Wednesday, July 30, 2008

    Mission Trip

    This year's mission trip was a tremendous success. Thirty-one youth and eight adults journeyed to New Orleans, Louisiana, for a week of service, worship, and prayer. We had the opportunity to help rebuild a church and two homes in the lower ninth ward--all of which had been destroyed by hurricane Katrina.

    It's difficult to convey in words the experiences we shared with one another: living as a community of faith for a week, driving fifteen hours each way, saying 'I love You' to Pastor Washington (the pastor of the church we helped rebuild), having conversations on racism, seeing the complete devastation of the hurricane, working in the heat, sharing a meal with members of Westside Christian Church, eating beignets at Cafe DuMone, and closing each night with our lullaby.

    This was the first year we didn't use an organization, such as Group Workcamps, to help us with the mission trip. It was only our youth and we were responsible for everything from worship to cooking. Some of our youth missed meeting others and learning about different faith traditions. But everyone agreed that it was an amazing experience to be together 24/7 for a week. Where else do you get that type of opportunity?

    How about others? Is it common to organize your own mission trip or use someone else to help you with all of the little details?

    Friday, July 25, 2008

    What Would Jesus Buy?

    "WHAT WOULD JESUS BUY?" follows Reverend Billy and the Stop Shopping Choir as they go on a cross-county mission to save the Holidays from the Shopocalypse: the end of mankind from consumerism, over-consumption and the fires of eternal debt! The Shopocalypse is upon us...Who will be $aved? Watch this documentary right now for free by clicking below.

    The Cure for Youth Ministry Summer Boredom

    • Tim, at the excellent Life in Student Ministry site, offers up some great ideas for fun summer activities that should get your youth energized and excited to get to youth group.
    • Take your group to see Batman and then let Jeremy help you think theologically about the Dark Knight!
    • Not all games have to be video games. Have a "board game night" and check out some of Shane's suggestions for fun games for youth.
    • Grab your digital or Polaroid cameras and try this reverse photo scavenger hunt suggested by that great blog Rethinking Youth Ministry....wait a minute...that's US!

    How Do You Leave a Youth Ministry?

    As some of you know, I've recently said goodbye to one of the two churches I was serving and have taken a full-time position at the other church. This shift necessitated my saying goodbye to a youth ministry program that I've been serving for the past five years and to some youth that I've literally seen grow up right in front of me. All this came at a time of great transition for the church and the youth program: the senior minister and the other associate minister had both resigned in the past year for professional and personal reasons. Additionally, a young couple who had been working with the youth for years announced that with the immenient arrival of their first child, they would have to step out of the youth program. I knew this would be a lot for the youth to process at a time in their lives when we hope that church and youth group might offer some stability to the chaos of adolescence. With all that in mind, I offer just a few thoughts on how to leave a youth ministry program in a way that is healthy and positive for all involved:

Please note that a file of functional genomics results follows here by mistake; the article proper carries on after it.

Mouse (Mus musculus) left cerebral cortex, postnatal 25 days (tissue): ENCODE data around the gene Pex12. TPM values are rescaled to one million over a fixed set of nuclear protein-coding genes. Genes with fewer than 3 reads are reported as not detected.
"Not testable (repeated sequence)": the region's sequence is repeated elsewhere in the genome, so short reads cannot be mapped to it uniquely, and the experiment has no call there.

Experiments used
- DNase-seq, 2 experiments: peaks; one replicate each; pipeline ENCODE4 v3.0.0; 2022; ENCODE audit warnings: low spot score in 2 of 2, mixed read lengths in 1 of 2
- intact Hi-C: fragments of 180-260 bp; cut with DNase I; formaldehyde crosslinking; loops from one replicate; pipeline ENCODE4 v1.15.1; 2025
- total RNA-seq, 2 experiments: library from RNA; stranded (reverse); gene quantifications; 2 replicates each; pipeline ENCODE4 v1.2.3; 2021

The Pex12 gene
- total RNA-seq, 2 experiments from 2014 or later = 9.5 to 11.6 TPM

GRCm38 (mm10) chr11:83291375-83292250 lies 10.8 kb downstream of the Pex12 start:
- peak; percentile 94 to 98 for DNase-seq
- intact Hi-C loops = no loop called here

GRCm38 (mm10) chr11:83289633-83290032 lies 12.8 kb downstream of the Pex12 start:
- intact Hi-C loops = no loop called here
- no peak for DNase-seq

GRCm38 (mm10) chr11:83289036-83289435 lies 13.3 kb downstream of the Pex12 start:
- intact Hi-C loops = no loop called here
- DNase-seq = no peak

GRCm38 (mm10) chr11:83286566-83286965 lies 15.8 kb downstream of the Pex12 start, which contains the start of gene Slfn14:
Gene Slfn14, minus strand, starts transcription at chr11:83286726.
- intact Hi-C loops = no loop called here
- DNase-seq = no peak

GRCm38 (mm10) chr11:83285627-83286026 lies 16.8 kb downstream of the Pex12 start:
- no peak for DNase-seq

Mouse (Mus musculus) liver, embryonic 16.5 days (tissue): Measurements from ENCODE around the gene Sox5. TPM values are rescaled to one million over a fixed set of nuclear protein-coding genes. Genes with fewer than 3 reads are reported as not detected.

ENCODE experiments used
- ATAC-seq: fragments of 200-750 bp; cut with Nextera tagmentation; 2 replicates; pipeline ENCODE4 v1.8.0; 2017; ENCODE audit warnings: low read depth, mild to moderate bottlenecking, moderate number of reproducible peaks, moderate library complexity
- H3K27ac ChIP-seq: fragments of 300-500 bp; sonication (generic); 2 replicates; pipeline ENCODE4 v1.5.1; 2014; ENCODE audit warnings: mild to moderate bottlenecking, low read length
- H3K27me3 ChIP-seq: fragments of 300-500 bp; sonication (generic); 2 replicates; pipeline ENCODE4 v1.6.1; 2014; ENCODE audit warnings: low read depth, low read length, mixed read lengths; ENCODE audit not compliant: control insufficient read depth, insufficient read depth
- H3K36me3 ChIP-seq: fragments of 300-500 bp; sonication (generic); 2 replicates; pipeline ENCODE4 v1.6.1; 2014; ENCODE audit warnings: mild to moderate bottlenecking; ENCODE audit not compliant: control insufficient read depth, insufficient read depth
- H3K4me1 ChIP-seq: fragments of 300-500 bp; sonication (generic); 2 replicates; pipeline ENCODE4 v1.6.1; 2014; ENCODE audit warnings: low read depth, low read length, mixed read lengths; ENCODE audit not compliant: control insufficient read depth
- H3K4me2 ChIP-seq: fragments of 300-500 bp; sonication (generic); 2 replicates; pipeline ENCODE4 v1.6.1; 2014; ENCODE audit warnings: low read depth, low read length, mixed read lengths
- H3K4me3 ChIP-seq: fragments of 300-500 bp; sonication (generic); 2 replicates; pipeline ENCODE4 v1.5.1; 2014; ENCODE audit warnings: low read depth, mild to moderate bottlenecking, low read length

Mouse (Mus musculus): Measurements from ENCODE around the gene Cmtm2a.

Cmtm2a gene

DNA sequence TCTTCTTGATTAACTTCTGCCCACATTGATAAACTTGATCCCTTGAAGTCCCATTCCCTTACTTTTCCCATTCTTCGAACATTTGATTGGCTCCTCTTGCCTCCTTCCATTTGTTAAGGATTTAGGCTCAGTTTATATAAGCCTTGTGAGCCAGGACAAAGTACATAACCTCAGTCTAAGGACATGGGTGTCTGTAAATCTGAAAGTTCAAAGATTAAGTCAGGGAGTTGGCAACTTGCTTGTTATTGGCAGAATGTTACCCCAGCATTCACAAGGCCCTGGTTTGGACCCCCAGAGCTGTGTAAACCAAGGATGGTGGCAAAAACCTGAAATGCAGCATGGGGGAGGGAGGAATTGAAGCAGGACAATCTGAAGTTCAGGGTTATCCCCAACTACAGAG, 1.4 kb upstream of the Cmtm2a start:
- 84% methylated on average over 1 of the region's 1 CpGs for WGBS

1) Don't rush things. Youth will go through a lot of emotions when a mentor announces it's time to move on: sadness, anger, denial, possibly even a sense of betrayal (And don't forget joy and relief. Admit it! Some of the teens never liked you to begin with!). Youth need time to figure out what this transition means for them and their group. They need time to try to talk you out of it (even though they know it won't help). They need time to imagine what happens next. So, waiting until the last possible minute to announce your leaving isn't a good idea. In fact, I would advocate making certain that, outside of the church board or personnel folk, your youth are the first to know that you're leaving. And if possible, tell them in person!

    2) Honor the past, affirm the future. Provide opportunities to remember the growing experiences you have had together. Have a party and celebrate the end of an era. But then, make space to prepare youth and leaders for what is to come. If there is to be some lag between your leaving and the next youth minister's arrival, help the group develop a calendar of activities that they will feel comfortable facilitating in the interim. As the time comes closer for you to leave, begin stepping out of leadership and encouraging the other adult leaders to step into that void. Assure youth that the church will work hard to find a new caring youth pastor to mentor them -- a pastor who will have different gifts than you and these gifts will help to take the youth program into new and exciting areas and challenges. I was fortunate enough to know who my replacement was going to be so I took every effort to share with the youth that she is smart, talented, much younger than me (so likely more willing to do lock-ins!) and she can play the guitar (a skill I've never picked up so the youth were forced to put up with my acapella song-leading!).